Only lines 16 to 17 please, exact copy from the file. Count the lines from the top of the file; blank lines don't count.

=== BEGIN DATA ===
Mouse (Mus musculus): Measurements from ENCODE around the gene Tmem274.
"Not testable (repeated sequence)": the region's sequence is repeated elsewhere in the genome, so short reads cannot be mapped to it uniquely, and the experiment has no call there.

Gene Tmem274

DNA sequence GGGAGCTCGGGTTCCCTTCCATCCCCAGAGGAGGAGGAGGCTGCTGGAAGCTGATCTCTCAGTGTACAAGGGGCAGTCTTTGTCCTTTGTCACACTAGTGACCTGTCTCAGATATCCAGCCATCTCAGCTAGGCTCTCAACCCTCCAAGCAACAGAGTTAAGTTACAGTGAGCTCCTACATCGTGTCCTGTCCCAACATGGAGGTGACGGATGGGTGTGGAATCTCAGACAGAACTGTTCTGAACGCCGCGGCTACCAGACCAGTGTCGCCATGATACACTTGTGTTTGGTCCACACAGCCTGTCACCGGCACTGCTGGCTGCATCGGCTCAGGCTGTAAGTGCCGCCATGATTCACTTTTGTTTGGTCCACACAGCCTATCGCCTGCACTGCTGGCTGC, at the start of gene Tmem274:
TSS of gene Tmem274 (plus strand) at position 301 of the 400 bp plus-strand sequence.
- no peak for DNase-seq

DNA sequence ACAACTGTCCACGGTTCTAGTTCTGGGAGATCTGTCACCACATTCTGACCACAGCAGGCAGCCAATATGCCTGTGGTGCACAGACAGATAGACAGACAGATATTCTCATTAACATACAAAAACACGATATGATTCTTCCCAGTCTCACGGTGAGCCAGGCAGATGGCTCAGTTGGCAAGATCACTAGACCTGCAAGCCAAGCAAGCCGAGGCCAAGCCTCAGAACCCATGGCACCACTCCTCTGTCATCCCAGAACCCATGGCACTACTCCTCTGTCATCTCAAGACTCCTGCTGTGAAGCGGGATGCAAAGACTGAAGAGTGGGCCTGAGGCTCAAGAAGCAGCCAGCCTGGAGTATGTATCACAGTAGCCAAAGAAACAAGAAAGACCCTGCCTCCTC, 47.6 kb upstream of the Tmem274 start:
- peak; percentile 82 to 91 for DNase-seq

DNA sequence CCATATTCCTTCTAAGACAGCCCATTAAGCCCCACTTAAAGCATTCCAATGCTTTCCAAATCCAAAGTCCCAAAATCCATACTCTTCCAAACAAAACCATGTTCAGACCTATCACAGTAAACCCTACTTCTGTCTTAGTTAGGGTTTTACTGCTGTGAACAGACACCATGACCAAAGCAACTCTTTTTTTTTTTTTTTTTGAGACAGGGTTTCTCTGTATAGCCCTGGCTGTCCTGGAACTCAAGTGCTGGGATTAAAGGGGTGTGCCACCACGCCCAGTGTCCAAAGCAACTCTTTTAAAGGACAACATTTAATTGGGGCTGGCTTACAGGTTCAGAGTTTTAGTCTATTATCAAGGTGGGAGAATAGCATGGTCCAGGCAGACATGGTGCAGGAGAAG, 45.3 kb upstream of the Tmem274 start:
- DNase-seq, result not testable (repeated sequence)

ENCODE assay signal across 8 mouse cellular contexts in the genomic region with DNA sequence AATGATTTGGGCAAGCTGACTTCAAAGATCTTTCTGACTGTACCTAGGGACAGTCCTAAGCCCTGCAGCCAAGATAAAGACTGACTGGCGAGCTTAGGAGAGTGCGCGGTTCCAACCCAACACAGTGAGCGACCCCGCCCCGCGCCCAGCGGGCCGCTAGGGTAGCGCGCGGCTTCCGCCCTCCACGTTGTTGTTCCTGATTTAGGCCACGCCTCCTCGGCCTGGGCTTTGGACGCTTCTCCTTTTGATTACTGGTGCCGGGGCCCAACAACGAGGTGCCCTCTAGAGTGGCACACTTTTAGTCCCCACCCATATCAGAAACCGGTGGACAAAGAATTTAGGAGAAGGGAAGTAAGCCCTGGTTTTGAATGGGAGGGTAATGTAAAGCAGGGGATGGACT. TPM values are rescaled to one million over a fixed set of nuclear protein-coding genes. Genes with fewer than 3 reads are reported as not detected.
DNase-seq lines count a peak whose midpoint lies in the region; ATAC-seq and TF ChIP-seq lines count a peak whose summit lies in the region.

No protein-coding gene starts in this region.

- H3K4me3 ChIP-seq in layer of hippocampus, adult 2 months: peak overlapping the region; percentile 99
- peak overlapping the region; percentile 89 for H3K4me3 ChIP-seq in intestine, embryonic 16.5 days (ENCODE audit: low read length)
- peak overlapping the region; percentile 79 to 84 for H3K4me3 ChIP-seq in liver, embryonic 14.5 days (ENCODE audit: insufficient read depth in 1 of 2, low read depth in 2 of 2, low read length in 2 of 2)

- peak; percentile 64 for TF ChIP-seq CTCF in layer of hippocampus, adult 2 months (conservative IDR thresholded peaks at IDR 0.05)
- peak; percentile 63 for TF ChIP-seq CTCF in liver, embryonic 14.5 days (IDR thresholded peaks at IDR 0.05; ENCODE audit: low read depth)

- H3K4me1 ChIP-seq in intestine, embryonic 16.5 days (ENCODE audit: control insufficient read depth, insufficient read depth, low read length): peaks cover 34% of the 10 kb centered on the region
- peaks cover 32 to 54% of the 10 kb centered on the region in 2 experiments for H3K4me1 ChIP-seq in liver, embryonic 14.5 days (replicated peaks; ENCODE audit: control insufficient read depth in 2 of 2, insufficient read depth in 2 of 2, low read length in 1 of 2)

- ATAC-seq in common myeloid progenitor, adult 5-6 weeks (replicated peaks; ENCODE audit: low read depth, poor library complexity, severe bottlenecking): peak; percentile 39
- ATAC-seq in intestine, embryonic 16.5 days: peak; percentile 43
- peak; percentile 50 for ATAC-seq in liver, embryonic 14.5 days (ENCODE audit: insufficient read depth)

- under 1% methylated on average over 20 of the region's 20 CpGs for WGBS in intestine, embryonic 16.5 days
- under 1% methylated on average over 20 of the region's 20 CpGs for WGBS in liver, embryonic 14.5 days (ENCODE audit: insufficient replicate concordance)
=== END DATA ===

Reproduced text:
- peak overlapping the region; percentile 79 to 84 for H3K4me3 ChIP-seq in liver, embryonic 14.5 days (ENCODE audit: insufficient read depth in 1 of 2, low read depth in 2 of 2, low read length in 2 of 2)

- peak; percentile 64 for TF ChIP-seq CTCF in layer of hippocampus, adult 2 months (conservative IDR thresholded peaks at IDR 0.05)